The Theatre of Dionysus Eleuthereus is a major open-air theatre and one of the earliest preserved in Athens. It was used for festivals in honor of the god Dionysus. Greek theaters in antiquity were in many instances of huge proportions but, under ideal conditions of occupancy and weather, the acoustical properties approach perfection by modern test. We know that the theater of Dionysus in Athens could seat 17,000 spectators, and that the theater in Epidaurus can still accommodate 14,000. It is sometimes confused with the later and better-preserved Odeon of Herodes Atticus, located nearby on the southwest slope of the Acropolis. Some believed that Dionysus himself was responsible for its construction.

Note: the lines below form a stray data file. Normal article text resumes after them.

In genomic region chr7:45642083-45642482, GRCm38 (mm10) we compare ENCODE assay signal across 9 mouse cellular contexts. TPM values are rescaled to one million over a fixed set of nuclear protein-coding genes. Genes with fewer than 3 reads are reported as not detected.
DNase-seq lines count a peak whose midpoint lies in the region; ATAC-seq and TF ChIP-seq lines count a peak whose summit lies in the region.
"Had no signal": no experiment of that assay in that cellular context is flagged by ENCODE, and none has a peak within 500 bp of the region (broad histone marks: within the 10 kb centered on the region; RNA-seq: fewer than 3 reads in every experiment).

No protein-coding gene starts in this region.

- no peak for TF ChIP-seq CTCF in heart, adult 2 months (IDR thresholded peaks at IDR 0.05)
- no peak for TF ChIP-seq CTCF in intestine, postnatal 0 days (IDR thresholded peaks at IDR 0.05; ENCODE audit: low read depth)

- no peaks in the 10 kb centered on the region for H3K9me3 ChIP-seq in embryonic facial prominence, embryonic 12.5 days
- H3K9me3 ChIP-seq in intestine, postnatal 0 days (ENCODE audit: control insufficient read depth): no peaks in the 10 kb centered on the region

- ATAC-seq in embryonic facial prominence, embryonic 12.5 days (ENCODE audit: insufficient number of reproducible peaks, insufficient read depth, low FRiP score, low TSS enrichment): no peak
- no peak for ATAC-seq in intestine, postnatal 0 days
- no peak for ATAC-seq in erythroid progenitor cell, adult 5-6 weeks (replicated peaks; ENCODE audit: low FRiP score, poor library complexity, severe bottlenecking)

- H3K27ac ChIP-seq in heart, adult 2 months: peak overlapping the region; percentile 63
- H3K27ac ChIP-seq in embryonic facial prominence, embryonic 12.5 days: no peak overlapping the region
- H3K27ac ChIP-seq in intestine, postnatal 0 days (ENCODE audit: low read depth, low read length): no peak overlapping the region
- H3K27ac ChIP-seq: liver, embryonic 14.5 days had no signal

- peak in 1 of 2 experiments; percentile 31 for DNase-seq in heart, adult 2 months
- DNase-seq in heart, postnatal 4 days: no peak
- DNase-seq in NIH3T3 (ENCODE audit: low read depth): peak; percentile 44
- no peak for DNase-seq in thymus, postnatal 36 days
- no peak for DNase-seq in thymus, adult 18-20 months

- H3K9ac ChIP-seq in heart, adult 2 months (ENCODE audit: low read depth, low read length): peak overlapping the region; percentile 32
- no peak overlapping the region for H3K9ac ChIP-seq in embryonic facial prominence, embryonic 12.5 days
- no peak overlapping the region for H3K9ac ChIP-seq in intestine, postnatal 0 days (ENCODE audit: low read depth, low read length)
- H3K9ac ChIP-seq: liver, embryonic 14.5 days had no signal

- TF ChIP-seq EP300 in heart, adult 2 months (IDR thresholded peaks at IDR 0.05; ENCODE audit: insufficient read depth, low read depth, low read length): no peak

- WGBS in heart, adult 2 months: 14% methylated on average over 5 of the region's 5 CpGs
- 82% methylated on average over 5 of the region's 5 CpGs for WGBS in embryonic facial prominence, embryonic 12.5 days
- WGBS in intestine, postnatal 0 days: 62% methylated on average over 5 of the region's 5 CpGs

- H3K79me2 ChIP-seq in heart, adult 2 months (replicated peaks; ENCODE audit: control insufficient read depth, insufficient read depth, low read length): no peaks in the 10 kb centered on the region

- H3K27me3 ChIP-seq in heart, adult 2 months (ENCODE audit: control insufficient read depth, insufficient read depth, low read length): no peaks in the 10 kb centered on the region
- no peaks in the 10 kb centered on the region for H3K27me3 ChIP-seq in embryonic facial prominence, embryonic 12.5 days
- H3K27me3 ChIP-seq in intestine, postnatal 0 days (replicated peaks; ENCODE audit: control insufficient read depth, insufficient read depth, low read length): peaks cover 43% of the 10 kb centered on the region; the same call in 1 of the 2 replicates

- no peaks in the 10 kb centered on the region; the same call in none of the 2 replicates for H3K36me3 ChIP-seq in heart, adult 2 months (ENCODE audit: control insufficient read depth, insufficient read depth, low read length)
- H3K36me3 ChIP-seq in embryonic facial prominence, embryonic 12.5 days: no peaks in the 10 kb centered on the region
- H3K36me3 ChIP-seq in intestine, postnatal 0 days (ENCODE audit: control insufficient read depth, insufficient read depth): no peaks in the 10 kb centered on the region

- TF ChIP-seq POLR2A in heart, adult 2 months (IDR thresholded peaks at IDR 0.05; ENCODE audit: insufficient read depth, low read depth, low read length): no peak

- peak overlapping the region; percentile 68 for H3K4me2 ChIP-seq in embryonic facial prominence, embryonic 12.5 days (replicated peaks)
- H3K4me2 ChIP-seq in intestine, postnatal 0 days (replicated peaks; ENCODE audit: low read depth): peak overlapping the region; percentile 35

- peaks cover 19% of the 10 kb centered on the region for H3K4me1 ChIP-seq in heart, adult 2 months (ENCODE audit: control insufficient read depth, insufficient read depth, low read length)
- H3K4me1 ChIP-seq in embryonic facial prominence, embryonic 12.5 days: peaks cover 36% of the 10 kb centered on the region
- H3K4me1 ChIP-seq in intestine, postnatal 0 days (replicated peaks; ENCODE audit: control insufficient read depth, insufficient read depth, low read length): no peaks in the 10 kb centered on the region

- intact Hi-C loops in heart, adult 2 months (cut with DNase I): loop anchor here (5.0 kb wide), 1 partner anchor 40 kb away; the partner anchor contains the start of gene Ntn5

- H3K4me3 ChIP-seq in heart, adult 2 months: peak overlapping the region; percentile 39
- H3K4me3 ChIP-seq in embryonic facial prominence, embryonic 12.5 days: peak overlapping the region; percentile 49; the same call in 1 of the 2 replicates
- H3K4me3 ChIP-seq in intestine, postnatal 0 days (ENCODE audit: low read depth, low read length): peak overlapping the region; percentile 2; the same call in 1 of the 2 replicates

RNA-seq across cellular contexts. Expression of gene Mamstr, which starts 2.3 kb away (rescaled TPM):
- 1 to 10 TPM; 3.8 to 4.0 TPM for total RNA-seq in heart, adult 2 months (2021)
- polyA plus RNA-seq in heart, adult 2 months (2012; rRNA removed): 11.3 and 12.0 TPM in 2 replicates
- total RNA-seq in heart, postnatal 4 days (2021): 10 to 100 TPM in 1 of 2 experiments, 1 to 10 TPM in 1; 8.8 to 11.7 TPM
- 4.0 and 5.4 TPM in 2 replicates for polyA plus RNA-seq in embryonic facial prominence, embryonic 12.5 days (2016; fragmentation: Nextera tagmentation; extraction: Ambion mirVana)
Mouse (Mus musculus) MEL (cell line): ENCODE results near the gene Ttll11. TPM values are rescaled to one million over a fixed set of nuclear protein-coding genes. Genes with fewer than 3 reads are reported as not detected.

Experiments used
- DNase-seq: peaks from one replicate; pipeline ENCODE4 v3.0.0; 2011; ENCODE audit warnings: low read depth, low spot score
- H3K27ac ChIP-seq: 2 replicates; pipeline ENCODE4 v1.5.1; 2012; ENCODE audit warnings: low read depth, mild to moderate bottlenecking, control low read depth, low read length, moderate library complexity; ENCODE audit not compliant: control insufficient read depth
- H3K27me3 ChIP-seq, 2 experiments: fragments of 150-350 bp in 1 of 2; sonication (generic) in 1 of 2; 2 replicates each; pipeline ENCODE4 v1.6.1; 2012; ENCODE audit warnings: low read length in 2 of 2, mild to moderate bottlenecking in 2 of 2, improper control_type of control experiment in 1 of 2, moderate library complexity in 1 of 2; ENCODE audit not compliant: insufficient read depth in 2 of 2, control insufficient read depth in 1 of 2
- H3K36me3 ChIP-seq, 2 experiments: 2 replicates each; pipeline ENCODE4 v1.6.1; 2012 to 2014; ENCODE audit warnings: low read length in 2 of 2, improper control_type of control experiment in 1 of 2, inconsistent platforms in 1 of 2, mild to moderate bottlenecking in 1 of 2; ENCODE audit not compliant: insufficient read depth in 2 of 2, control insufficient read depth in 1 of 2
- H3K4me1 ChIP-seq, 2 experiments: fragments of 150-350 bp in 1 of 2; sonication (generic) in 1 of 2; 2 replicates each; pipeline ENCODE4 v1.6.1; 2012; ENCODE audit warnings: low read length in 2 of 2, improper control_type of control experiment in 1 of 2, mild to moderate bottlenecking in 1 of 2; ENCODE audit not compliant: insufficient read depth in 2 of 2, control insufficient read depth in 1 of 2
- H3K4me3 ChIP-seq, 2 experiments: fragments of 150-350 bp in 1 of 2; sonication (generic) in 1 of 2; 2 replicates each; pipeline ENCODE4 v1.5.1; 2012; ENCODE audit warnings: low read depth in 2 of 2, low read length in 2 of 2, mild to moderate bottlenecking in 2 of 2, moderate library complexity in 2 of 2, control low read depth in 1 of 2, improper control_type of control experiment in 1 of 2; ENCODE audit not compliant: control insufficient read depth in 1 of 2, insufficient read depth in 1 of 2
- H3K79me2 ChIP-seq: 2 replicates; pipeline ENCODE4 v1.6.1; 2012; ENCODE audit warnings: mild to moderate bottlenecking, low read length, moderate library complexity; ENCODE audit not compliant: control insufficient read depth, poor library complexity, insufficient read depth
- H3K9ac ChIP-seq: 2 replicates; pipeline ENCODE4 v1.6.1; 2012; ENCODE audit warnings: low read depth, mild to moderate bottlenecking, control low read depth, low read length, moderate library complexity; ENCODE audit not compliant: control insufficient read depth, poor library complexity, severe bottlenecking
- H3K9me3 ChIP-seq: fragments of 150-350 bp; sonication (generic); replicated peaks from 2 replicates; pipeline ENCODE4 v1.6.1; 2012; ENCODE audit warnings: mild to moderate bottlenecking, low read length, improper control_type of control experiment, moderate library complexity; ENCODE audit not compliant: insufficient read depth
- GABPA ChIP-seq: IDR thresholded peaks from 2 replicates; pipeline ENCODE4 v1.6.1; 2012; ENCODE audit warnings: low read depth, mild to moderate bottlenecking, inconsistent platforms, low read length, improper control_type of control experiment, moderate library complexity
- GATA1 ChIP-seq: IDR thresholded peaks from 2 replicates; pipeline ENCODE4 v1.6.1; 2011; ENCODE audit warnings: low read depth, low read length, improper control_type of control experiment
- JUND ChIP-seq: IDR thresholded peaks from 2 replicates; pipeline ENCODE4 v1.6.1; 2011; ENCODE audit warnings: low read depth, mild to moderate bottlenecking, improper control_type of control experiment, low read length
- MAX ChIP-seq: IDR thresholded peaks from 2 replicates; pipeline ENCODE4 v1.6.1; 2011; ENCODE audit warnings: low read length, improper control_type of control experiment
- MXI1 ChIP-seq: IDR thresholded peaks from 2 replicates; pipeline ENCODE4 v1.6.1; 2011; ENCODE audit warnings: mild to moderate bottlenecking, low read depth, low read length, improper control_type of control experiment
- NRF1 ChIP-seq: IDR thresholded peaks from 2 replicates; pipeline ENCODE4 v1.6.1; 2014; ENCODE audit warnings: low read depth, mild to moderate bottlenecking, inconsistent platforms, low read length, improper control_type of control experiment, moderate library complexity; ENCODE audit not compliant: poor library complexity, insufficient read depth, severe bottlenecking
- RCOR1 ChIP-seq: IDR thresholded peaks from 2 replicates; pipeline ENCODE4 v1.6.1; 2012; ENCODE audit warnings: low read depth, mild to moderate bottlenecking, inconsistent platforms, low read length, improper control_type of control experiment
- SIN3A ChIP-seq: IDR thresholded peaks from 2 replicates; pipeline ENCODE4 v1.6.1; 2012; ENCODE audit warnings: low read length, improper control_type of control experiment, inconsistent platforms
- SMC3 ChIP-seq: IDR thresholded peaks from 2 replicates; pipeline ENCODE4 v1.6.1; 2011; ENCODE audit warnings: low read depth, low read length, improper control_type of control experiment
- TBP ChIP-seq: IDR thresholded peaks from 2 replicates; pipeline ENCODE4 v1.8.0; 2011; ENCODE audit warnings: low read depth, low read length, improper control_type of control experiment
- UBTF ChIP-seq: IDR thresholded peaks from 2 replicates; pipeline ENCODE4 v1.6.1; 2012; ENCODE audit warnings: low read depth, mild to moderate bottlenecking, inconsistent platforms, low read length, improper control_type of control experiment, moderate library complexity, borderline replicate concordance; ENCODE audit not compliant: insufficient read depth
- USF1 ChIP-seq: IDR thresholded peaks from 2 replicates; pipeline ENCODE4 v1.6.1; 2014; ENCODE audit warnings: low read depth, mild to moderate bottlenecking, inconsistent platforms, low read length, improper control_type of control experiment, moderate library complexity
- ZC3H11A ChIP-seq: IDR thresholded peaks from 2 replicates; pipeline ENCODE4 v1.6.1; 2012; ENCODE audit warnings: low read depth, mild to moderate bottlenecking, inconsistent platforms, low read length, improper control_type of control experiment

The South slope of the Acropolis has two theaters, the Odeion of Herodes Atticus and the Theater of Dionysos. The Theater of Dionysos is not as well preserved as the other, but it has more significance. The structure dates back to the fourth century BC but had many other later remodelings. The Athenian tradition of theatrical representations first began at the Theatre of Dionysos. Theater developed into a religious celebration, in honor of the god Dionysos. Theatrical performances were actually competitions. The winners received monuments to display the tripods they had won. The monument that displayed the winners’ tripod would be placed around the theater and along a street that led East; the Street of the Tripods.